Every other Tuesday, you’ll get actionable tips to land your dream job. Subscribe

The Importance of Non-Verbal Communication in an Interview

Many candidates would be surprised to learn how much non-verbal communication (body language, facial expressions, etc.) matters in a job interview.
The Importance of Non-Verbal Communication in an Interview

Some studies have shown that people form first impressions based 55% on body language and only 7% on actual verbal content. Actions really can speak louder than words. You start making a non-verbal impression from the moment you walk in the lobby door until the moment you leave. Some non-verbal mistakes can ruin your chances of a job offer, even if your answers to the interview questions are impressive.

Preparing to Make a Great Impression

Let’s start with the basics of non-verbal communication in an interview: your first impression.

Beauty is only skin deep, but you will make a visual impression within seconds of meeting your interviewer – before you get the opportunity to say a word. You can immediately turn an interviewer off if you look (or smell) unprofessional, slovenly, or nervous.

How you look: Make sure that you are dressed properly from top to bottom. It’s not about looking beautiful, it’s about presenting a professional, confident persona.

How you smell: This may sound obvious, but it’s essential to avoid making a bad olfactory first impression. Don’t walk into your job interview smelling like you’ve bathed in cologne or perfume, reeking of cigarette or cigar smoke, or emanating eau de locker room or dirty laundry hamper.

What you bring: Don’t forget to bring a few hard copies of your resume (at least one for each of the people you’re scheduled to meet, plus an extra or two just in case). Bring your portfolio and work samples, if appropriate, and make sure that they are organized professionally. Be prepared for emergencies by adding the following to your job interview survival kit: gum or mints, tissues, safety pins, a mini-lint roller, and make-up for touch-ups (if you wear it).

Waiting in the Lobby

Make a point of greeting the receptionist professionally before taking a seat to wait for your interviewer. Be polite, but not overly friendly. You never know who might be watching you while you wait, so don’t slouch in your chair and read Us Magazine or sing along to your iPod. Don’t take phone calls or obsessively check your Blackberry or iPhone as if you have better places to be. Sit down and wait patiently. Review your interview preparation notes or any company materials displayed in the lobby.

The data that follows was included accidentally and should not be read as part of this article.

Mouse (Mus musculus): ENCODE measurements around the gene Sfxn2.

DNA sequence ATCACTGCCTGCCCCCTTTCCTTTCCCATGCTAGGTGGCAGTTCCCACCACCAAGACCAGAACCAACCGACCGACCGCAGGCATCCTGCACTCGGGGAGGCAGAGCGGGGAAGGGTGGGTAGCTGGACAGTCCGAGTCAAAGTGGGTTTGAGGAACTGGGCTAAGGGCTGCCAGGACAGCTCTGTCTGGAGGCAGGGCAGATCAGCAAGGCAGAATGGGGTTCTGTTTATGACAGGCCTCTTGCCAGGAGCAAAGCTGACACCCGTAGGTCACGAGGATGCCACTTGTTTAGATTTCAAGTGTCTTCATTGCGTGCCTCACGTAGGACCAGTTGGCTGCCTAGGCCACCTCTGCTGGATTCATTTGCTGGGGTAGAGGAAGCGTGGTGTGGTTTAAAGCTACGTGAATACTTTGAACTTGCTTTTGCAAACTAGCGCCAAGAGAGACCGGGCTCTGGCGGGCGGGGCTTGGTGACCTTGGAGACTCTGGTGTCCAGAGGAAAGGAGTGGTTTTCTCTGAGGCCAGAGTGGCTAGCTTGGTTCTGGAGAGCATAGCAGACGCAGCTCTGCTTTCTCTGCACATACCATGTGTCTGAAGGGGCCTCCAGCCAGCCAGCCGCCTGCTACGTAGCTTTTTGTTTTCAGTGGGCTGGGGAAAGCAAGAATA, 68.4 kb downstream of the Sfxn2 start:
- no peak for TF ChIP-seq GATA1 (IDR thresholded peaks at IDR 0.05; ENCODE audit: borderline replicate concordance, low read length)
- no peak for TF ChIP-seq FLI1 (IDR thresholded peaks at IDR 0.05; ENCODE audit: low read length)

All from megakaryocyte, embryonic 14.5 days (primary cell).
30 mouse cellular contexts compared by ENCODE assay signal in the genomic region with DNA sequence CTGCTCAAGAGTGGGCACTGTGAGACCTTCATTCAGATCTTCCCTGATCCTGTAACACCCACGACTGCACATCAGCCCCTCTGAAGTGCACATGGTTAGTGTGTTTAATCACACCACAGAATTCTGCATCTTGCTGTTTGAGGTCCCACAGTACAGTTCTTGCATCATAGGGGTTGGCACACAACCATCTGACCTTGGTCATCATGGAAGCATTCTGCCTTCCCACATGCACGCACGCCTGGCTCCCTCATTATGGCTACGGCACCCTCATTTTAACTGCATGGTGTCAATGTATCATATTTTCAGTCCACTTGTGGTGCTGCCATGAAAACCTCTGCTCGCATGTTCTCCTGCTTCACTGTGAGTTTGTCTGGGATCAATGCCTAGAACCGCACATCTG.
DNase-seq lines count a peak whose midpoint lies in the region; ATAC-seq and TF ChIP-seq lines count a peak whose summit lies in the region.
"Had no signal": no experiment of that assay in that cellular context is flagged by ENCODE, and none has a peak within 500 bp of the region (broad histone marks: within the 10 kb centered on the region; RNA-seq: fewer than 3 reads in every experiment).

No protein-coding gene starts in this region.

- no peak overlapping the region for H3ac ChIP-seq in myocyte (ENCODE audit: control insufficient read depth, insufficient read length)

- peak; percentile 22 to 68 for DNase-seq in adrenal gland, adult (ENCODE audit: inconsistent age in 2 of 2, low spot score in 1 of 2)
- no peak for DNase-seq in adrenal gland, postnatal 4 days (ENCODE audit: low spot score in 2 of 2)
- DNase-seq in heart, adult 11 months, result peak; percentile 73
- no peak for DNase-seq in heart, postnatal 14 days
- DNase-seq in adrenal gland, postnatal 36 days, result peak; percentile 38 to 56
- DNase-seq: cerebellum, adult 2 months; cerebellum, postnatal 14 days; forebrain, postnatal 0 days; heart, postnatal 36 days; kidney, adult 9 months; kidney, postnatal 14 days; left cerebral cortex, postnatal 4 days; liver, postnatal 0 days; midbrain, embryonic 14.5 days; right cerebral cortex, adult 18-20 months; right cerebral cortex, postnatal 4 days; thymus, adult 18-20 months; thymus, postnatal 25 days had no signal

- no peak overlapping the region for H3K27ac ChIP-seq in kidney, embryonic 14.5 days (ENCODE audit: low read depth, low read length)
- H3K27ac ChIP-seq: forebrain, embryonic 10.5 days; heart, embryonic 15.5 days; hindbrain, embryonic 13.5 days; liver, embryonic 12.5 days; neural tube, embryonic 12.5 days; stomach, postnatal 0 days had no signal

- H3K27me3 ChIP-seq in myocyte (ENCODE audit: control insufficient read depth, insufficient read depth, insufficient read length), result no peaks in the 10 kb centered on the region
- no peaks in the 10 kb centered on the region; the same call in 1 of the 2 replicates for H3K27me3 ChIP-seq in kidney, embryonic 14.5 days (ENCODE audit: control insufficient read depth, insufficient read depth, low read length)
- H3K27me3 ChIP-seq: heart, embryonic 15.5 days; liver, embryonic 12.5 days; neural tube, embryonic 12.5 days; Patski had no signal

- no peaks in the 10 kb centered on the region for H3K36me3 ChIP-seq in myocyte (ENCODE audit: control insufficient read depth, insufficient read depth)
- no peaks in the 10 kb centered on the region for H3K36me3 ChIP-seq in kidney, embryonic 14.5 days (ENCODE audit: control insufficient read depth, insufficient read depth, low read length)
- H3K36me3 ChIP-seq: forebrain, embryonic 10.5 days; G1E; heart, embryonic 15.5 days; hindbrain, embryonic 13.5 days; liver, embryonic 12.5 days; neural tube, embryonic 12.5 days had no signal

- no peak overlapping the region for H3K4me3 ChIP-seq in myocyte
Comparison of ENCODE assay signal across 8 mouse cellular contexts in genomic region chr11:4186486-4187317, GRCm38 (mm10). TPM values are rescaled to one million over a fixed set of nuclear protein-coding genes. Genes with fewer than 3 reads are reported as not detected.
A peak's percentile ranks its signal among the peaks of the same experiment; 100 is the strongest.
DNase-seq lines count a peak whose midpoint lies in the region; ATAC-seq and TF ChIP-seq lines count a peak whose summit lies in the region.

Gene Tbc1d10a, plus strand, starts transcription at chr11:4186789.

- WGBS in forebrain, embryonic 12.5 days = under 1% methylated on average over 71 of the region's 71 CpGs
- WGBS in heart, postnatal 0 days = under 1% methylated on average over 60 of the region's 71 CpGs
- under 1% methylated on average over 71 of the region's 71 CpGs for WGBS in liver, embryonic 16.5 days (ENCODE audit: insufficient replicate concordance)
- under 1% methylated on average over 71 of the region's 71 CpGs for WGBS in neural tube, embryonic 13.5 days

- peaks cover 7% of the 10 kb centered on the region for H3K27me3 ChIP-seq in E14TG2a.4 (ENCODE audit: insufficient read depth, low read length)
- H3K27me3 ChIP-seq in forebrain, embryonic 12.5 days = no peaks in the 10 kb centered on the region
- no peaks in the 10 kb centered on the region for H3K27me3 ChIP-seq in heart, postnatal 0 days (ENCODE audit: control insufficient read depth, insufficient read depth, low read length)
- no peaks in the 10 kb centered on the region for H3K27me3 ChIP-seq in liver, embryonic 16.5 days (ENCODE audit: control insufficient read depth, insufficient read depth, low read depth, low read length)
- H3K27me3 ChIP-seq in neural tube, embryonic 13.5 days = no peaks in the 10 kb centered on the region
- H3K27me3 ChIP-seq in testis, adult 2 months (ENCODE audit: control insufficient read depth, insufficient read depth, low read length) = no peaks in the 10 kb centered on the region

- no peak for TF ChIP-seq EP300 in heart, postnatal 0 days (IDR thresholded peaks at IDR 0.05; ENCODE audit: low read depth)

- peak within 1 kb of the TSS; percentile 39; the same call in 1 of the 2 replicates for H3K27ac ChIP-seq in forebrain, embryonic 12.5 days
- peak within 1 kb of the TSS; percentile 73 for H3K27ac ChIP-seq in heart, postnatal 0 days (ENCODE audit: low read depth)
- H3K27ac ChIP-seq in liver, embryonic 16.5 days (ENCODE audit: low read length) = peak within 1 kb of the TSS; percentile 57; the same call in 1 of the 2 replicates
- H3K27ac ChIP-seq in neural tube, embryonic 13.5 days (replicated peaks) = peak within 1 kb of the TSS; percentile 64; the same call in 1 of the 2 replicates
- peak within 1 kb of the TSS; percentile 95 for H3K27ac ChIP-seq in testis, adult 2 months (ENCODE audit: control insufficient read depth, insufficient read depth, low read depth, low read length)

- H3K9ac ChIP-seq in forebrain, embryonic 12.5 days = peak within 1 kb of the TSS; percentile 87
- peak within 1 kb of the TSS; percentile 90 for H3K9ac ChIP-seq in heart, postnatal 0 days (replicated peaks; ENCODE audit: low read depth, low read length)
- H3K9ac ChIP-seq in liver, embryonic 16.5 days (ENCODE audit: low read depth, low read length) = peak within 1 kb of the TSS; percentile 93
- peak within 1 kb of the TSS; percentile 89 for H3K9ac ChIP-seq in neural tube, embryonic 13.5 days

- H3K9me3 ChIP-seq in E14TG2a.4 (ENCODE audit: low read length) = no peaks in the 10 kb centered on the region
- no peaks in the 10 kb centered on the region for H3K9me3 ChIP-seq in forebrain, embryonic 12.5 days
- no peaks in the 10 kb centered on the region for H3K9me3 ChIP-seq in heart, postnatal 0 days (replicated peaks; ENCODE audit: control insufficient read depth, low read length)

Greeting Your Interviewer

Walk confidently to greet your interviewer, make eye contact, smile, and offer your hand. This is your only chance to make a first impression.

During the Interview

Your Posture: When you take your seat, be sure to sit up straight and avoid slouching. You can lean forward a little to show your interest. The goal here is to appear natural, confident, and enthusiastic. Avoid any body language that could be construed as showing disinterest or desperation. Don’t lean back (you’ll look too relaxed or lethargic) or fidget (you’ll look nervous or immature) and don’t invade your interviewer’s personal space (you’ll look like a stalker).

Your Hands and Feet: Keep your feet on the floor and your hands positioned naturally. If you’re not sure what to do with your hands, keep them folded loosely in your lap or on the tabletop.

Eye Contact: Maintain eye contact in a natural way. Just don’t stare fixedly at your interviewer. That can seem creepy or robotic. Listen carefully and smile and nod as appropriate.

Wrapping up the Interview

Once the interview is over, when you thank your interviewer politely for her time, shake her hand professionally and smile.

And keep in mind that even if your interviewer isn’t the best, try to maintain a good impression until you leave.

Then it’s time to walk confidently out the door, secure in the knowledge that you’ve made a winning non-verbal impression.

Pamela Skillings
Pamela is the co-founder of BigInterview and an expert interview coach on a mission to help job seekers get their dream jobs. As an HR authority, she also provides consulting services to companies wishing to streamline their hiring process.

Turn interviews into offers

Get our Chief Coach’s best job-seeking and interviewing tips in your inbox every other week.

Share this article